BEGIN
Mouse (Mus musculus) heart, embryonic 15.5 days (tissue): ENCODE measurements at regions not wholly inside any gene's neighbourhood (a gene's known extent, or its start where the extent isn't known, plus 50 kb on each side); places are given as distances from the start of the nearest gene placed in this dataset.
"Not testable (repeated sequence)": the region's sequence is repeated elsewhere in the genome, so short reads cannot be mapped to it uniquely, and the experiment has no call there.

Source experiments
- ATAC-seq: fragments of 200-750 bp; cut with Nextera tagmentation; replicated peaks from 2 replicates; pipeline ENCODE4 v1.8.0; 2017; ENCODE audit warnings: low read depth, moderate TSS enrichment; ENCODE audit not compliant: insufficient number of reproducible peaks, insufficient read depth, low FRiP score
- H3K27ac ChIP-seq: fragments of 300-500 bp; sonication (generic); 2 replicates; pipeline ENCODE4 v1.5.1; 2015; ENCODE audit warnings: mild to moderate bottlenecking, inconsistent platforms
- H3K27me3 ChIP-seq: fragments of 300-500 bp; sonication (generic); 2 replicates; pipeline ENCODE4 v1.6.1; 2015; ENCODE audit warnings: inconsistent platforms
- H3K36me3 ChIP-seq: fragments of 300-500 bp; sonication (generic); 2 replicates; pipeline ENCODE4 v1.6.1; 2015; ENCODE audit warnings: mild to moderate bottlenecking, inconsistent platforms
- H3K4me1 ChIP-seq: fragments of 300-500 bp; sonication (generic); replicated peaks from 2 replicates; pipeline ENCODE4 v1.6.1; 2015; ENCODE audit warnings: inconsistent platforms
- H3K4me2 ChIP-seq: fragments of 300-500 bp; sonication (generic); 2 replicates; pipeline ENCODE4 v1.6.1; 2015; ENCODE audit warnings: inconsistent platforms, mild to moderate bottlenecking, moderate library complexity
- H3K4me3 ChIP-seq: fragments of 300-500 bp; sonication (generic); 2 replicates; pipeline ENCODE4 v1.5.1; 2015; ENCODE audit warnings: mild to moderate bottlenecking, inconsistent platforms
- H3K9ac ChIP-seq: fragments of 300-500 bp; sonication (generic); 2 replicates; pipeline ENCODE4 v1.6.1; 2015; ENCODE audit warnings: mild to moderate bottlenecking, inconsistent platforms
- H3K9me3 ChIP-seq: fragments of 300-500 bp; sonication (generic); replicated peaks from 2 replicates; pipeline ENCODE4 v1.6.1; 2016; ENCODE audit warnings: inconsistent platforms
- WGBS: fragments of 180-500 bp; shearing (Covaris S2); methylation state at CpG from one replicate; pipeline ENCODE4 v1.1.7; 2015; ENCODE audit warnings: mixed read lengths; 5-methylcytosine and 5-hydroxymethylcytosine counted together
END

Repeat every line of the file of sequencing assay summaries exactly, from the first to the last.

Mouse (Mus musculus) heart, embryonic 15.5 days (tissue): ENCODE measurements at regions not wholly inside any gene's neighbourhood (a gene's known extent, or its start where the extent isn't known, plus 50 kb on each side); places are given as distances from the start of the nearest gene placed in this dataset.
"Not testable (repeated sequence)": the region's sequence is repeated elsewhere in the genome, so short reads cannot be mapped to it uniquely, and the experiment has no call there.

Source experiments
- ATAC-seq: fragments of 200-750 bp; cut with Nextera tagmentation; replicated peaks from 2 replicates; pipeline ENCODE4 v1.8.0; 2017; ENCODE audit warnings: low read depth, moderate TSS enrichment; ENCODE audit not compliant: insufficient number of reproducible peaks, insufficient read depth, low FRiP score
- H3K27ac ChIP-seq: fragments of 300-500 bp; sonication (generic); 2 replicates; pipeline ENCODE4 v1.5.1; 2015; ENCODE audit warnings: mild to moderate bottlenecking, inconsistent platforms
- H3K27me3 ChIP-seq: fragments of 300-500 bp; sonication (generic); 2 replicates; pipeline ENCODE4 v1.6.1; 2015; ENCODE audit warnings: inconsistent platforms
- H3K36me3 ChIP-seq: fragments of 300-500 bp; sonication (generic); 2 replicates; pipeline ENCODE4 v1.6.1; 2015; ENCODE audit warnings: mild to moderate bottlenecking, inconsistent platforms
- H3K4me1 ChIP-seq: fragments of 300-500 bp; sonication (generic); replicated peaks from 2 replicates; pipeline ENCODE4 v1.6.1; 2015; ENCODE audit warnings: inconsistent platforms
- H3K4me2 ChIP-seq: fragments of 300-500 bp; sonication (generic); 2 replicates; pipeline ENCODE4 v1.6.1; 2015; ENCODE audit warnings: inconsistent platforms, mild to moderate bottlenecking, moderate library complexity
- H3K4me3 ChIP-seq: fragments of 300-500 bp; sonication (generic); 2 replicates; pipeline ENCODE4 v1.5.1; 2015; ENCODE audit warnings: mild to moderate bottlenecking, inconsistent platforms
- H3K9ac ChIP-seq: fragments of 300-500 bp; sonication (generic); 2 replicates; pipeline ENCODE4 v1.6.1; 2015; ENCODE audit warnings: mild to moderate bottlenecking, inconsistent platforms
- H3K9me3 ChIP-seq: fragments of 300-500 bp; sonication (generic); replicated peaks from 2 replicates; pipeline ENCODE4 v1.6.1; 2016; ENCODE audit warnings: inconsistent platforms
- WGBS: fragments of 180-500 bp; shearing (Covaris S2); methylation state at CpG from one replicate; pipeline ENCODE4 v1.1.7; 2015; ENCODE audit warnings: mixed read lengths; 5-methylcytosine and 5-hydroxymethylcytosine counted together